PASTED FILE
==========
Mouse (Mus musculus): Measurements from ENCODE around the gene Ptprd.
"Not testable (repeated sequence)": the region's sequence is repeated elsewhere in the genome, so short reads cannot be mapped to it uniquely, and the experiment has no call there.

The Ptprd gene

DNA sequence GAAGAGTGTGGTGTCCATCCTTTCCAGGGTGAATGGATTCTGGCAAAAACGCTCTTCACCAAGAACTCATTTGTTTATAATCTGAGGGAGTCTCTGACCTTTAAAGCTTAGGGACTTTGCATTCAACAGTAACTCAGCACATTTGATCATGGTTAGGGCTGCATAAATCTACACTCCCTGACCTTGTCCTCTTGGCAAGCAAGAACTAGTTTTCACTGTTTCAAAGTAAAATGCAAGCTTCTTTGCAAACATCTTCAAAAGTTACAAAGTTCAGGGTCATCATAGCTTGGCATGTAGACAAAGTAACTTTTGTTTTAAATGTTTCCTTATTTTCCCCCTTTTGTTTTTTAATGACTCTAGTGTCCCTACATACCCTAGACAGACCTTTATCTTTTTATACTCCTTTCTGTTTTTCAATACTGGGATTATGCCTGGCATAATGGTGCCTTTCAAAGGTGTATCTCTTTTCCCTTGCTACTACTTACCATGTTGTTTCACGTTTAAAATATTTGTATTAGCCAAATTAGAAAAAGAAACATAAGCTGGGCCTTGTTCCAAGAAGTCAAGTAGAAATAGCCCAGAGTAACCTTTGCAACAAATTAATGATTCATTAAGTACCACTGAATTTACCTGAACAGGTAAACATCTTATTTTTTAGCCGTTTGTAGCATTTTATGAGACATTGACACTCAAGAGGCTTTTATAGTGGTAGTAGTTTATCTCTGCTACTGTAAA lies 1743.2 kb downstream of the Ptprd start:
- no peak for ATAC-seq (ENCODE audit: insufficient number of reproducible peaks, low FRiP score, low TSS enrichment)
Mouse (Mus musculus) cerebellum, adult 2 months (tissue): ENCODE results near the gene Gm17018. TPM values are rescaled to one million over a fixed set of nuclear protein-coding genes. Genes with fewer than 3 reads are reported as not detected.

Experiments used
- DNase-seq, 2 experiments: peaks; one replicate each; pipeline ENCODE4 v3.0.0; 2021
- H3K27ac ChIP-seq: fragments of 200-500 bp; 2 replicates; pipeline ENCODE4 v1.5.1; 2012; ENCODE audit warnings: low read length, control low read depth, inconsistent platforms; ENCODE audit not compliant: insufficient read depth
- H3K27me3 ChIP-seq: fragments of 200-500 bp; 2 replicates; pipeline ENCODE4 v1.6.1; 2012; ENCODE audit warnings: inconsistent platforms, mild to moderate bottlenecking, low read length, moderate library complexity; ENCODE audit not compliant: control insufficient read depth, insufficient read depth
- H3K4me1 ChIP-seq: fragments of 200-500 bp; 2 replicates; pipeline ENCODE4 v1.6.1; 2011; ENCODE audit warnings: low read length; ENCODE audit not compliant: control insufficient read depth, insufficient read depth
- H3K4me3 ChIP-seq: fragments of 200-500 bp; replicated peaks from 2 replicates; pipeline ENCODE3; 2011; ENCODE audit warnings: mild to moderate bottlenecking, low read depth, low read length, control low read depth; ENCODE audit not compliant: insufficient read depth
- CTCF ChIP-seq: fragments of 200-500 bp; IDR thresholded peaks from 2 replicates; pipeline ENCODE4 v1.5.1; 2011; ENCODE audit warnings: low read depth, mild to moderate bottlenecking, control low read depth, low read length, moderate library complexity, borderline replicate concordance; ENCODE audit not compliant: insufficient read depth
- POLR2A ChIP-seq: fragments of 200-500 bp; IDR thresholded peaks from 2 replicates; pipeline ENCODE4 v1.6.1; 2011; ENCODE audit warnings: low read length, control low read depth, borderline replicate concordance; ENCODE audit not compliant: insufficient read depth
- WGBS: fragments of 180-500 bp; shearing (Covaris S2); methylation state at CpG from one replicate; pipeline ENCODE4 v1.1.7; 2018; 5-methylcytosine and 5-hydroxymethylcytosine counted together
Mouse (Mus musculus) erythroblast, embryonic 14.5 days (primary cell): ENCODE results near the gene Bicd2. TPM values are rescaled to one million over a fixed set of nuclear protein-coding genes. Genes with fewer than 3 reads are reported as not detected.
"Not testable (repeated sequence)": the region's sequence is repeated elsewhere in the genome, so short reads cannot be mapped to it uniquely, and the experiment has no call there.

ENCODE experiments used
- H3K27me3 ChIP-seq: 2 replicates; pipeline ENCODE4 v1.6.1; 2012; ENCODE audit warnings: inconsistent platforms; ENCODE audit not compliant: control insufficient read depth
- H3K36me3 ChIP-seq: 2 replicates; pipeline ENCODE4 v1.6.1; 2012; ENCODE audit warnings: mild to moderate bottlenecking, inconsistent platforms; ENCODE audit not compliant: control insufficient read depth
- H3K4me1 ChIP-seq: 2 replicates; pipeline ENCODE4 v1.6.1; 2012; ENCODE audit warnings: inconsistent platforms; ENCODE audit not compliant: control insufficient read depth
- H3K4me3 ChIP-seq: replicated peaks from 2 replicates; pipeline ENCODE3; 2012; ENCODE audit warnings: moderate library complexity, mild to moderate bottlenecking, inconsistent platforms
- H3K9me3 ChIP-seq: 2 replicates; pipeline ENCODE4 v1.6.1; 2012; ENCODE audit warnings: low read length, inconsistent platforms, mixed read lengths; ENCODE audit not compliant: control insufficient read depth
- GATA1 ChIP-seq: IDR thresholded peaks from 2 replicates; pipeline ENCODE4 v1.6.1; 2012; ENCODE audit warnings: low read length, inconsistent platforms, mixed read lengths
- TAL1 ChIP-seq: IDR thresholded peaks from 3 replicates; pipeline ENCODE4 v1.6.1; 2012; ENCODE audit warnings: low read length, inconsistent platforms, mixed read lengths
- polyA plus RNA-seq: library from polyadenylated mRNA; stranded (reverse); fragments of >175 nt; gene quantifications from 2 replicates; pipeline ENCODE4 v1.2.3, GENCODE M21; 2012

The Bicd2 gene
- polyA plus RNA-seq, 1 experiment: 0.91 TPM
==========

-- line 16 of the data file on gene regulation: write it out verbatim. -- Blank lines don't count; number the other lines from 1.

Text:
Mouse (Mus musculus) erythroblast, embryonic 14.5 days (primary cell): ENCODE results near the gene Bicd2. TPM values are rescaled to one million over a fixed set of nuclear protein-coding genes. Genes with fewer than 3 reads are reported as not detected.